My friends started to ask about the changes in my weight. I was sick more frequently and took some time off. But I found that I struggled.. mostly when I was alone. My mind would race. I became paranoid and didn't know who to trust. Even though I did nothing wrong, I felt all alone. My back was up against the wall in my small little apartment.

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So, I began (therapy) again...

I imagine therapists aren't the easiest clients, but I knew that I had an ethical responsibility of self-care. I was open with my supervisor. My friends were kind and didn't judge, but were also concerned.

As time passed on, I grew frustrated with myself; after all, wasn't I a mental health professional? One with a clinical license, even? Why couldn't I piece together what was going on? Why couldn't I fix it? It was messy. It was unfamiliar and I was exhausted.

I was spinning my wheels.

In April, my therapist pointed out that I was having a trauma response and that I was starting to show some symptoms of PTSD. The very subject I pride myself in knowing a lot about! But trauma was different than grief; it was unapologetic and harder to predict. Instead of coming through the door, It shattered a window and climbed in.

I felt some immediate relief just hearing from another professional that there was something bigger going on.

Over the last several months, I've had to learn how to hold space for both. I've had to dig in and explore uncharted territories. My therapist has guided me and kindly had to remind me more than once that I was the client and not the therapist. And that I couldn't think my way through it; I had to feel.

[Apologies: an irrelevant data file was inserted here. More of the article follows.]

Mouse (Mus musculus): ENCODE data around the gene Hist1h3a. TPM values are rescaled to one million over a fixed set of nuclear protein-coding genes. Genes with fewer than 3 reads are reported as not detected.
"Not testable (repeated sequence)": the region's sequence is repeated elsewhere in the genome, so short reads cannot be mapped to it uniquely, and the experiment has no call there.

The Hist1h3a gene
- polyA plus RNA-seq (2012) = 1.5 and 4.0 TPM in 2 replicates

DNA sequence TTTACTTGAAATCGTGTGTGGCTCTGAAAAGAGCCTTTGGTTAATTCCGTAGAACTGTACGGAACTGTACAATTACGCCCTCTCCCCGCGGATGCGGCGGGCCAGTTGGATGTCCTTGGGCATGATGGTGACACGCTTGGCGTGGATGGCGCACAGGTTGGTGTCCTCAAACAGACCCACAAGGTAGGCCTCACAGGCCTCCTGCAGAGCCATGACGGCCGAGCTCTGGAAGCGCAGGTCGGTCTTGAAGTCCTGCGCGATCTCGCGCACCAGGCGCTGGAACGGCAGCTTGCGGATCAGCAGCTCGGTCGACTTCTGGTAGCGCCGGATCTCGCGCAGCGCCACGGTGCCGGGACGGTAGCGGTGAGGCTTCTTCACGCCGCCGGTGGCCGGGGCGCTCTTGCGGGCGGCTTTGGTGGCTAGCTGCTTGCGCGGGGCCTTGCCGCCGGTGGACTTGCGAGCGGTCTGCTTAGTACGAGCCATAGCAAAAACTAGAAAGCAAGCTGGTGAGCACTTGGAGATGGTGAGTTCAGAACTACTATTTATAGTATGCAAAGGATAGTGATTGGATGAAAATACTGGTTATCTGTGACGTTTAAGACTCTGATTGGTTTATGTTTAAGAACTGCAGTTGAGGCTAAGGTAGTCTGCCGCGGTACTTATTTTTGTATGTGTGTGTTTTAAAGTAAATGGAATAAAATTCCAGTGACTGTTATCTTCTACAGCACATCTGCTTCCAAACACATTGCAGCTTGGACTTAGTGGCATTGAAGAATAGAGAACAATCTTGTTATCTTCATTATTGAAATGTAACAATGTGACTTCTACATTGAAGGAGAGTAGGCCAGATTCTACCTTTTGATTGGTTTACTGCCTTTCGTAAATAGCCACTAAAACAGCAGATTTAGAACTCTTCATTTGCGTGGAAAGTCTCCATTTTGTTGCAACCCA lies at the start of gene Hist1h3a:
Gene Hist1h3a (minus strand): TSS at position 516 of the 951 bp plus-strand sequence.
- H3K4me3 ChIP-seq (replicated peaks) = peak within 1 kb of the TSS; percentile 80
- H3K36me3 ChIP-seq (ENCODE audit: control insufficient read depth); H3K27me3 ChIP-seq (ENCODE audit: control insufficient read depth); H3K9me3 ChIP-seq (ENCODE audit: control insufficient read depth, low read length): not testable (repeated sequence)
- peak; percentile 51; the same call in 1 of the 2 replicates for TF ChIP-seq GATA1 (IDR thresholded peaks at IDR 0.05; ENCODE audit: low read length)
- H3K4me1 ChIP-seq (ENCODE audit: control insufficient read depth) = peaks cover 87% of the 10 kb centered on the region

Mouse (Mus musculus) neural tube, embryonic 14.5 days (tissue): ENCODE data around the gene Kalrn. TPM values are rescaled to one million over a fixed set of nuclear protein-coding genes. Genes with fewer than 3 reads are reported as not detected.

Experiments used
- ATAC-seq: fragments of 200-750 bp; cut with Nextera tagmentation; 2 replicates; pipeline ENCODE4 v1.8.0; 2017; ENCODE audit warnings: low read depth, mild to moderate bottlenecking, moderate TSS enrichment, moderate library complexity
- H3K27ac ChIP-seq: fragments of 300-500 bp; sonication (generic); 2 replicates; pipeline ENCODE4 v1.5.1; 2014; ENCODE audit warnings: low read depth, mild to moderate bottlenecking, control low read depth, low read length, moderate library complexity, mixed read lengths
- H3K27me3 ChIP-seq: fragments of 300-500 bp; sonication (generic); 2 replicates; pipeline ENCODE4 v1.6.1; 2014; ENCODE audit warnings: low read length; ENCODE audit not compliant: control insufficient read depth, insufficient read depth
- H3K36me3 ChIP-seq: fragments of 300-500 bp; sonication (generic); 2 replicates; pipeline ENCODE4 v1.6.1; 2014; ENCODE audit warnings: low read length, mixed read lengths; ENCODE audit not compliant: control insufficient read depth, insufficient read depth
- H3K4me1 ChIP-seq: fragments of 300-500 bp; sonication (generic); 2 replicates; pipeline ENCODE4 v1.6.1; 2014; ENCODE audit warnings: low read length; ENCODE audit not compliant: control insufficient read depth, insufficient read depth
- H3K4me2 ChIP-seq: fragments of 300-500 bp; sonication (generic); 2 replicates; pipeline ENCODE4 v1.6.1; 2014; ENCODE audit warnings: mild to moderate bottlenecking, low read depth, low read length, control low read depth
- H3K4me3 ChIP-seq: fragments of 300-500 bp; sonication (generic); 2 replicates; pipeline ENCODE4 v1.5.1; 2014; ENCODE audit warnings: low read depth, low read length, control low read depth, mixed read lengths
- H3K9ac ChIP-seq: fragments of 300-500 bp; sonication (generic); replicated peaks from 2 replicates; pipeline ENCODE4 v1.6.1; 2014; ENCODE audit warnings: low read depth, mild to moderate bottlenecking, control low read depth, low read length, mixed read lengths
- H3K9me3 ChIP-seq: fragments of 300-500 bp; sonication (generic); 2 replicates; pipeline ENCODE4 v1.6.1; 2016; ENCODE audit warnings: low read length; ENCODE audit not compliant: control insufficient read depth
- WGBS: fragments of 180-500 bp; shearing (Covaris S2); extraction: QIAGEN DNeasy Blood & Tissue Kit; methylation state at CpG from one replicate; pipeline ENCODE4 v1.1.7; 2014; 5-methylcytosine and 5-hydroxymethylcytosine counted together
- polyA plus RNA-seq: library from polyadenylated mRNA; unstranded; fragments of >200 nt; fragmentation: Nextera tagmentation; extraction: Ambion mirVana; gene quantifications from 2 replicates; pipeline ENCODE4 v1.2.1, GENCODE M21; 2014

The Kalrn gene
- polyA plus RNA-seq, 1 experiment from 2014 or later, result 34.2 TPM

It isn't without reservation that this story is being shared. I have feared what clients and colleagues may think or say.

But as the extraordinary author, Brené Brown, has said, “The courage to be vulnerable is not about winning or losing, it’s about the courage to show up when you can’t predict or control the outcome”.

To me, this story continues to evolve and isn't over.

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It is about wellness among professionals.. a conversation about mental health and secondary trauma… about gaining perspective and being transparent. About getting knocked off your feet and learning how to stand again. And again.

And above all, it's about getting help and not being ashamed to do so. Mental health is a topic on the main stage, yet people continue to whisper that they have a "therapy appointment". People continue to suffer in silence and hide their pain, as if we don't all have it in some form.

I'm starting to believe that challenges are transformative. Discomfort and pain only add to our depths. I do believe that I can relate to my clients in a different way than I ever have before.

I want to continue to inspire and motivate others. I want others to know that true healing is hard. It's messy. But when the dust settles, you will rise.

In closing, I leave you with one of my favorite quotes by Mary Anne Radmacher:

“Courage doesn't always roar. Sometimes courage is the little voice at the end of the day that says I'll try again tomorrow.”

I hope to see you there.